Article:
Self‐help dieting strategies in college males and females

Robert C. Klesges, J. Scott Mizes, Lisa M. Klesges

Research output: Contribution to journalArticlepeer-review

58 Scopus citations


The present study sought to determine the self‐help dieting strategies used by college men and women. There were 204 adults (102 males, 102 females) asked (1) the degree of importance placed on achieving and maintaining their ideal weight, (2) the reasons (i. e., health, appearance, or psychological) for dieting, and (3) the specific types of food restriction and physical activity methods used. Results indicated that females were much more likely to have actively dieted during the past 6 months and were more likely to see a discrepancy between their real and ideal weight. Furthermore, females placed a much higher importance on the appearance benefits of maintaining an ideal weight. Females were much more likely to engage in physical activity strategies (both appropriate and inappropriate) primarily for weight reduction than males. Similarly, females were much more likely to engage in both dangerous and safe food restriction strategies than males. The results are discussed, and implications for future research are offered.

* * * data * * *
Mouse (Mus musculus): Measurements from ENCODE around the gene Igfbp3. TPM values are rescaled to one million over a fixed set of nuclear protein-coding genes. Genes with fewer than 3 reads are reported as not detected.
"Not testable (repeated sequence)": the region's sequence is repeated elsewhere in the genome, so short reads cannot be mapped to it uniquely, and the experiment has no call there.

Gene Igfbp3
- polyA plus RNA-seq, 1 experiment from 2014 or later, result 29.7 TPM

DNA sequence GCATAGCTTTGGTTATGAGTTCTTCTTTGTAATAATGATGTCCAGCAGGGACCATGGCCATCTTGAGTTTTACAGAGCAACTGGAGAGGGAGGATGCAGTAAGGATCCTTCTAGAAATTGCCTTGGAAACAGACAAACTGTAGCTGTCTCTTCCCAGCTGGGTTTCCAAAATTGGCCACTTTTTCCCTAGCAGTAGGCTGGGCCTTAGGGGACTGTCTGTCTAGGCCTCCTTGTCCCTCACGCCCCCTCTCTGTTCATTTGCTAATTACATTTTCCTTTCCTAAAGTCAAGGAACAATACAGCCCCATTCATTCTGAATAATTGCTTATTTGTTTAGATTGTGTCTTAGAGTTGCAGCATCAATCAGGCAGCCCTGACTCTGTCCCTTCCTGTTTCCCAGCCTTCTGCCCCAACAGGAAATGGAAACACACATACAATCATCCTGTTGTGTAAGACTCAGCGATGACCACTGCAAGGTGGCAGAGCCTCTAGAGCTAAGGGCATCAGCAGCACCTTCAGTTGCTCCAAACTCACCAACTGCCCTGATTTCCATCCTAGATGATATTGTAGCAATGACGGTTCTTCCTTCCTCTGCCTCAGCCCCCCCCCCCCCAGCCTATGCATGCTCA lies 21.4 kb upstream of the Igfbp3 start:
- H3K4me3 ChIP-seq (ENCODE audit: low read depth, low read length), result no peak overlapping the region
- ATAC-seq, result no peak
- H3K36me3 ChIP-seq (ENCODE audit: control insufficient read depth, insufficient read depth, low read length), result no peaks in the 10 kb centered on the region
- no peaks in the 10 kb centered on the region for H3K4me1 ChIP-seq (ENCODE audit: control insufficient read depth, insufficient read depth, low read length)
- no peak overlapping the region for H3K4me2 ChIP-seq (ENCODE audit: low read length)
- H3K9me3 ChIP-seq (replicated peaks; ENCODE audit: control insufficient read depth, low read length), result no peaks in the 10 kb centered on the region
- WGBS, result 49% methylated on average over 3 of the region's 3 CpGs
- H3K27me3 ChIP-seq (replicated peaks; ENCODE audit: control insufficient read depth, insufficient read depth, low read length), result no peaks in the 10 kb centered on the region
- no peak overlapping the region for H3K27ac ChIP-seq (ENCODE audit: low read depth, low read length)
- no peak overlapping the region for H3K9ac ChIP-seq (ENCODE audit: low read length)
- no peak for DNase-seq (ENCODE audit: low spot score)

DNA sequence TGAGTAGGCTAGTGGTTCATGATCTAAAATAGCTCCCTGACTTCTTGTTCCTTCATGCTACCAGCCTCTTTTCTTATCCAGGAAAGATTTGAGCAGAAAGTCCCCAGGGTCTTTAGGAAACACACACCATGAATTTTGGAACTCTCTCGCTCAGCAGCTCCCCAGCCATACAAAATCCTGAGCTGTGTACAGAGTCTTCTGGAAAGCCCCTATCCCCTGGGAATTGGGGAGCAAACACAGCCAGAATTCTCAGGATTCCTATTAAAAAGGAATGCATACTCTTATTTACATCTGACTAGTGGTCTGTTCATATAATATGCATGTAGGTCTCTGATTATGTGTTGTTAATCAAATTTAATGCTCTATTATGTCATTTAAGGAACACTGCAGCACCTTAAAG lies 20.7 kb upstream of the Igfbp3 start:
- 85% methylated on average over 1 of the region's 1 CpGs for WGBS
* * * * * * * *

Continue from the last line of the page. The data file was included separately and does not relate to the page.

Original languageEnglish
Pages (from-to)409-417
Number of pages9
JournalInternational Journal of Eating Disorders
Issue number3
StatePublished - May 1987


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